August 6, 2020
by Tracy Lustyan
Bringing in approximately $10 billion a year, the Section 41 Tax Credit, sometimes referred to as the R&D Tax Credit, remains the largest credit out there for the benefit of U.S. businesses—and despite what you may have heard, consultants in IT and software and technology industries can indeed qualify for the added tax savings.
If any of the following myths have prevented you from exploring the credit in the past, it would be wise to take a second look at the R&D Tax Credit as an opportunity for your business:
1. My company doesn’t do R&D
This is probably the most common myth (among IT Consultants or otherwise) preventing perfectly eligible companies from claiming the credit—and one that is related to a simple misunderstanding.
When companies hear the term “R&D,” they tend to only think of scientists and test tubes, but the credit’s definition is intentionally expansive, having been broadened over the years to help more businesses. Simply put, applied science counts toward eligibility, meaning the steps taken to improve existing technologies (think version 1.0, 1.1, 2.0, etc.) or to solve customer problems through scientific principles (hypothesize, test, analyze) will generally lead to eligibility for the credit.
2. We don’t qualify because my company does not license the software our client’s use
Consultants may wrongly assume that, since they do not license the suite of products their clients use, that they themselves do not qualify for the R&D Credit. The fact is, that if a consultant is integrating and deploying a technology within a client’s existing IT structure they absolutely could qualify.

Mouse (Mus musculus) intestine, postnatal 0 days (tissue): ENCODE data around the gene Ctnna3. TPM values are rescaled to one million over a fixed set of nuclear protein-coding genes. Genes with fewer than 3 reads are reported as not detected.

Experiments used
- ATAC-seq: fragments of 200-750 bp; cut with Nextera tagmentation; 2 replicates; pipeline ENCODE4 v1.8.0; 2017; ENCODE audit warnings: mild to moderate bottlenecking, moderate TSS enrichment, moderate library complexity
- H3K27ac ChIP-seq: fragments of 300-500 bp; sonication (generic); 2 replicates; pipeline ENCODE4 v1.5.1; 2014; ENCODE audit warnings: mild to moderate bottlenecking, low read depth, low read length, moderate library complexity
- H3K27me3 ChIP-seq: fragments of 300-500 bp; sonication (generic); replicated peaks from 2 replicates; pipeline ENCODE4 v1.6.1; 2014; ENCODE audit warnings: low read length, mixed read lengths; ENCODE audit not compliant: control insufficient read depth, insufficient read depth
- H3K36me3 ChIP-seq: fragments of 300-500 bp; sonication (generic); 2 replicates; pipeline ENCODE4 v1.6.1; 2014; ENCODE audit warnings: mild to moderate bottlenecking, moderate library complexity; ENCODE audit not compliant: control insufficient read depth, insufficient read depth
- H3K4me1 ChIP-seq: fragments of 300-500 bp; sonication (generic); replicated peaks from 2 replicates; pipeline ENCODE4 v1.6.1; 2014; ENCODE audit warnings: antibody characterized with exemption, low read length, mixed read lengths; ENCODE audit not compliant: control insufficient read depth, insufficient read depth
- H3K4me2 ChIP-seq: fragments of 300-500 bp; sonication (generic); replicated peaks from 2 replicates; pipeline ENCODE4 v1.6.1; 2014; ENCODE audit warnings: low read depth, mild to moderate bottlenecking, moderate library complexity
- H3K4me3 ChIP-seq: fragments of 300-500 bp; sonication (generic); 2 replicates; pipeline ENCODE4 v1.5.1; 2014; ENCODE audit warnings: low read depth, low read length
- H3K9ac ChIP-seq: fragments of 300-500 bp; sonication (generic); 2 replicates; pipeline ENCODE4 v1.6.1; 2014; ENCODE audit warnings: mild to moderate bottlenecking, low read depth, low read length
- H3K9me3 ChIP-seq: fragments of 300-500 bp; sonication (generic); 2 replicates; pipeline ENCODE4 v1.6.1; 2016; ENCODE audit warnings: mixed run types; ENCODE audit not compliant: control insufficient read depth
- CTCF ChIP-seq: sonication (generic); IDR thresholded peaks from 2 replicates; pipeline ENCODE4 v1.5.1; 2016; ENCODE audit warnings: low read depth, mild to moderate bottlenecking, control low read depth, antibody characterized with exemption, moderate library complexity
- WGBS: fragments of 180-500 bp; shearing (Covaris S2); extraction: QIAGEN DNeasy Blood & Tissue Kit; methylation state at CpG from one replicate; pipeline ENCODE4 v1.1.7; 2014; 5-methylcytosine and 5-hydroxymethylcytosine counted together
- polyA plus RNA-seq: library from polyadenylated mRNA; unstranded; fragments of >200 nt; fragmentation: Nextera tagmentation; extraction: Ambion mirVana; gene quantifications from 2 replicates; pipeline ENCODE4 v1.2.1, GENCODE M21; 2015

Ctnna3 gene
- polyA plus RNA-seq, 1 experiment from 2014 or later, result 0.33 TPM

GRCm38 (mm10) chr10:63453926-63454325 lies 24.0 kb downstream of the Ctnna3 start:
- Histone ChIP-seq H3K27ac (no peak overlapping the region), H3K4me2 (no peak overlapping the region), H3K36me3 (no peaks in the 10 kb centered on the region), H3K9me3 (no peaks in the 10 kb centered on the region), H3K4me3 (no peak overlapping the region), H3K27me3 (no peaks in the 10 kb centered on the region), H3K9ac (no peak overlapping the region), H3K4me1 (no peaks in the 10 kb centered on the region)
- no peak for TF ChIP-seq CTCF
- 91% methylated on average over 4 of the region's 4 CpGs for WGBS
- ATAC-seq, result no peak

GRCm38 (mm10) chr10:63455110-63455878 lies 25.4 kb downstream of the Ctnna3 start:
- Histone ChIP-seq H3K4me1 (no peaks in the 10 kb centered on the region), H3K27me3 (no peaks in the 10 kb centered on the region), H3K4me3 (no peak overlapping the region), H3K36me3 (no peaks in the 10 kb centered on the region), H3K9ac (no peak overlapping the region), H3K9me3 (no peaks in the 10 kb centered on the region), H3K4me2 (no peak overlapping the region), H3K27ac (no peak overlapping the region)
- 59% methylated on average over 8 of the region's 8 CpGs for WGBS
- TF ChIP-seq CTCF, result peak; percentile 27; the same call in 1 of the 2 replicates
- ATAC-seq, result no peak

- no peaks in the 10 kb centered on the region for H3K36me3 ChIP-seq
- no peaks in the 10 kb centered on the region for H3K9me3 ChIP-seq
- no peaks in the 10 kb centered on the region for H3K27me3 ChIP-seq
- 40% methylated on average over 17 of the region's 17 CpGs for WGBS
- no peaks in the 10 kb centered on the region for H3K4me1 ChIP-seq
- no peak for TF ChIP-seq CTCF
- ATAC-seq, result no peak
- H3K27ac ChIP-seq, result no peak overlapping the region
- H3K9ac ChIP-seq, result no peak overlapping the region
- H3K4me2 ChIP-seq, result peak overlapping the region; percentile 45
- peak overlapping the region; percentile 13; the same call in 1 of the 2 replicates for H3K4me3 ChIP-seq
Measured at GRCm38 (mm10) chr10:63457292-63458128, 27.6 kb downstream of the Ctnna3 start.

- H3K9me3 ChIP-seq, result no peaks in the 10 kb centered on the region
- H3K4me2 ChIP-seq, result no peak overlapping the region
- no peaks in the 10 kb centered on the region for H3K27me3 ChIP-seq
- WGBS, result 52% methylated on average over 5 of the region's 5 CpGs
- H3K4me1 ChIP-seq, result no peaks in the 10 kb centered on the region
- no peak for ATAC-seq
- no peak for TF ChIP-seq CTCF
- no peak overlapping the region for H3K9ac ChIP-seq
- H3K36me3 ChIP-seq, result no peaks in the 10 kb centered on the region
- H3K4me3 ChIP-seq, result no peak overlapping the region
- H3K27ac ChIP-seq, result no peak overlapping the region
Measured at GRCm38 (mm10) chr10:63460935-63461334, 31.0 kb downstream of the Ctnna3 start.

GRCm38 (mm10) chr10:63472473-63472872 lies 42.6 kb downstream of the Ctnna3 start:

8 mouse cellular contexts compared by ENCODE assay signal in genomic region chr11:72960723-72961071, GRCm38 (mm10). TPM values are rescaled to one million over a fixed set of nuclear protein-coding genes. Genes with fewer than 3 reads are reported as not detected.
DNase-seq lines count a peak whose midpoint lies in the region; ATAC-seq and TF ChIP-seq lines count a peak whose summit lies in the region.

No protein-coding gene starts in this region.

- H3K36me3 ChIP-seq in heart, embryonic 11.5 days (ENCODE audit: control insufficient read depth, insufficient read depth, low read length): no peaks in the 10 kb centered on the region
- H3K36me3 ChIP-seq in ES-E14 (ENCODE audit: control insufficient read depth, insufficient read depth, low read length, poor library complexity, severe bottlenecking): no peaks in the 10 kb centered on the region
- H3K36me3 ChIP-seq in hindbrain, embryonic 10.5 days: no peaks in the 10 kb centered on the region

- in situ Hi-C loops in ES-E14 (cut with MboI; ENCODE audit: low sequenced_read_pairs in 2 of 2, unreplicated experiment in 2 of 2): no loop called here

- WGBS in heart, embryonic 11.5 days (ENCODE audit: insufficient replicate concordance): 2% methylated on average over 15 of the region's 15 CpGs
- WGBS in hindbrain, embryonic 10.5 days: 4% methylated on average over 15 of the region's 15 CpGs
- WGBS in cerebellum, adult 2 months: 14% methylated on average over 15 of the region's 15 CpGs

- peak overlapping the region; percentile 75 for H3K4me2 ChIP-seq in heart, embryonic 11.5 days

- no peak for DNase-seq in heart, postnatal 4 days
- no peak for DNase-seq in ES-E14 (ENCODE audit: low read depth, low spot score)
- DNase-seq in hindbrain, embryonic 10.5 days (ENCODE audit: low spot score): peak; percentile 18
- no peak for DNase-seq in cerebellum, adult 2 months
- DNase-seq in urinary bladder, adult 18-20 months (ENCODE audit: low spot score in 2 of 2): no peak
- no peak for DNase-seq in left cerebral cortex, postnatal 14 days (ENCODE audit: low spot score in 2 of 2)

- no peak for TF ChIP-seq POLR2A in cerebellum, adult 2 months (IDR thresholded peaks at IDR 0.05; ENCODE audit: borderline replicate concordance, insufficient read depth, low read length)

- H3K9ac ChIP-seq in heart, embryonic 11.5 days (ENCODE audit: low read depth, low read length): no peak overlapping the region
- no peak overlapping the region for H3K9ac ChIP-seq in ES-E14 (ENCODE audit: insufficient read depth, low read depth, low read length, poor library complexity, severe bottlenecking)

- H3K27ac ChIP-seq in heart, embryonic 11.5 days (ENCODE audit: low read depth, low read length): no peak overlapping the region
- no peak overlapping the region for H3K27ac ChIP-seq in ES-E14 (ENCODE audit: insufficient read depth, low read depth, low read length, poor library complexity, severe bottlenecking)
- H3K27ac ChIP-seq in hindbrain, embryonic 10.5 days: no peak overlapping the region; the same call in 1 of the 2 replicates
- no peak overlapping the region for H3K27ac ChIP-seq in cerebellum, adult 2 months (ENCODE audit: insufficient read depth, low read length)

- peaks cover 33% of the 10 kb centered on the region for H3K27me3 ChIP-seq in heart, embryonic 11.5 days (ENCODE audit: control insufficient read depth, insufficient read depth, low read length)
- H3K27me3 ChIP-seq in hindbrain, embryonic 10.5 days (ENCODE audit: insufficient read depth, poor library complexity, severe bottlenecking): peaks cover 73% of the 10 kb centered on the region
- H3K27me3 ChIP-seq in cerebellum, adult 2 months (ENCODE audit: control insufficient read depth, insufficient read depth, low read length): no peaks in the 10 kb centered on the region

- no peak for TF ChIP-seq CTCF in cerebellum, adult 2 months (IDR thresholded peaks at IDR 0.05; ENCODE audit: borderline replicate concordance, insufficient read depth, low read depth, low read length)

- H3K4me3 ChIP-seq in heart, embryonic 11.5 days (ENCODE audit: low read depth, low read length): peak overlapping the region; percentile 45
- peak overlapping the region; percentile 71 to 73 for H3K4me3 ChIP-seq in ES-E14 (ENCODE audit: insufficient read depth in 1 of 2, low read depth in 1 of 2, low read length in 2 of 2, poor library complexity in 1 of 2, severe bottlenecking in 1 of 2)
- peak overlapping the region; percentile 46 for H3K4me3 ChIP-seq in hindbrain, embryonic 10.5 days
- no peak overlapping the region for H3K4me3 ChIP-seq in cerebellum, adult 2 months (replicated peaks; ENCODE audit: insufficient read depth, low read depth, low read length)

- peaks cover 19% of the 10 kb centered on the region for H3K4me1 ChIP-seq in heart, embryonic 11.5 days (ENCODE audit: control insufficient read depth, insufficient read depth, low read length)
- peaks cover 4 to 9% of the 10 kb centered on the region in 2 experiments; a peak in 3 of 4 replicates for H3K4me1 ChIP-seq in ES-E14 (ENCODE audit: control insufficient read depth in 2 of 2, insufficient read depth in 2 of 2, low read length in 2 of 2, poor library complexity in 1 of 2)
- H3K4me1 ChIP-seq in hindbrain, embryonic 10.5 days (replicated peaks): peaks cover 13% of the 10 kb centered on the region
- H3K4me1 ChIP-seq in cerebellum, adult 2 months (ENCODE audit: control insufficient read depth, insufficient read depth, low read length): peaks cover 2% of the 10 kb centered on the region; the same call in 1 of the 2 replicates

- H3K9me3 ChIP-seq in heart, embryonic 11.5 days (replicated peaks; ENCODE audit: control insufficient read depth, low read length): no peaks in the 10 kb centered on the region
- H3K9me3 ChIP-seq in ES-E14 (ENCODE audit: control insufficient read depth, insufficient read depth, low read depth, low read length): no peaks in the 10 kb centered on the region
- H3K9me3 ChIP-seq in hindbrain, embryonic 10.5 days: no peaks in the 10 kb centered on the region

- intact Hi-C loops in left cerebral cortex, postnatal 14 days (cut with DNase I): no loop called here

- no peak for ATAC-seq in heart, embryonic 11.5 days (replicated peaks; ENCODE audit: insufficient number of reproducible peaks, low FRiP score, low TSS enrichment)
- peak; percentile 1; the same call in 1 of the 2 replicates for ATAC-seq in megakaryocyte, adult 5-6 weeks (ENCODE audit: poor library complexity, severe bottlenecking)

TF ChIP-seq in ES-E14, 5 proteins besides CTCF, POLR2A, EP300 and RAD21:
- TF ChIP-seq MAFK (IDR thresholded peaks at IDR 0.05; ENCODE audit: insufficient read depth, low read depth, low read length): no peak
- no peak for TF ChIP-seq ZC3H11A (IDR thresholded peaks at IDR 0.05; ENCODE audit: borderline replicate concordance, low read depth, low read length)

If you are a consulting firm who has certified applications, systems, technical architects who are defining or designing data migration (management & reporting) integration solutions and executing on those solutions you are a good candidate for the credit. The credit is driven by your technical employees who are customizing & delivering those solutions so that client realizes the full capability of the suite of products based on their specifications & requirements.
3. I can’t claim the R&D Credit since I have already been paid for my work
If your company is simply being paid based on the service it provides, then you qualify for the R&D Credit. Eligibility for the R&D Credit hinges upon the activities or projects that a company undertakes, not on whether or not the company is compensated.
Unless a contract specifies that a client is directly funding the research activities and will retain the right to license use of the research, then qualifying activities performed in furtherance of your business qualify for credits.
4. Pursuing the credit isn’t worth my return on investment
The numbers would say otherwise; considering that the R&D Tax Credit is a wage-based, dollar-for-dollar credit, based on the salaries of the employees performing the work. Section 41 is the single biggest tax break a business can claim. Software and technology companies are actually among the greatest beneficiaries of the credit, with the industry’s higher employee wages traditionally driving more lucrative credit results.
5. The R&D credit is only for large companies
Wrong—and this is what too many small and mid-sized firms think. There is no red velvet rope barring small and mid-sized companies from the credit, but those companies do need to apply to reap the tax benefits—the IRS isn’t in the business of just handing out tax credits.
The simple fact is there is no reason IT and Software and Tech Consultants should not look into Section 41. There is no single tax incentive that comes close to the value the credit can provide and many tech consultants have already started to claim it. The R&D credit is also significantly larger, on average, than the most popular federal relief loan programs and consultancies are already taking advantage of the funds the credit provides. We have already helped peers in your industry claim this powerful incentive and we want to do the same for you.
Tracy Lustyan is the Managing Director for the Great Lakes Region and is based in alliantgroup’s Chicago office. Her focus is on clients in the Midwest, primarily in Illinois, Missouri, Minnesota and Iowa. Tracy has a vast knowledge of government-sponsored incentive programs that are designed for the benefit of U.S. businesses, including her work with the R&D Tax Credit, IC-DISC, DPD and hiring incentives.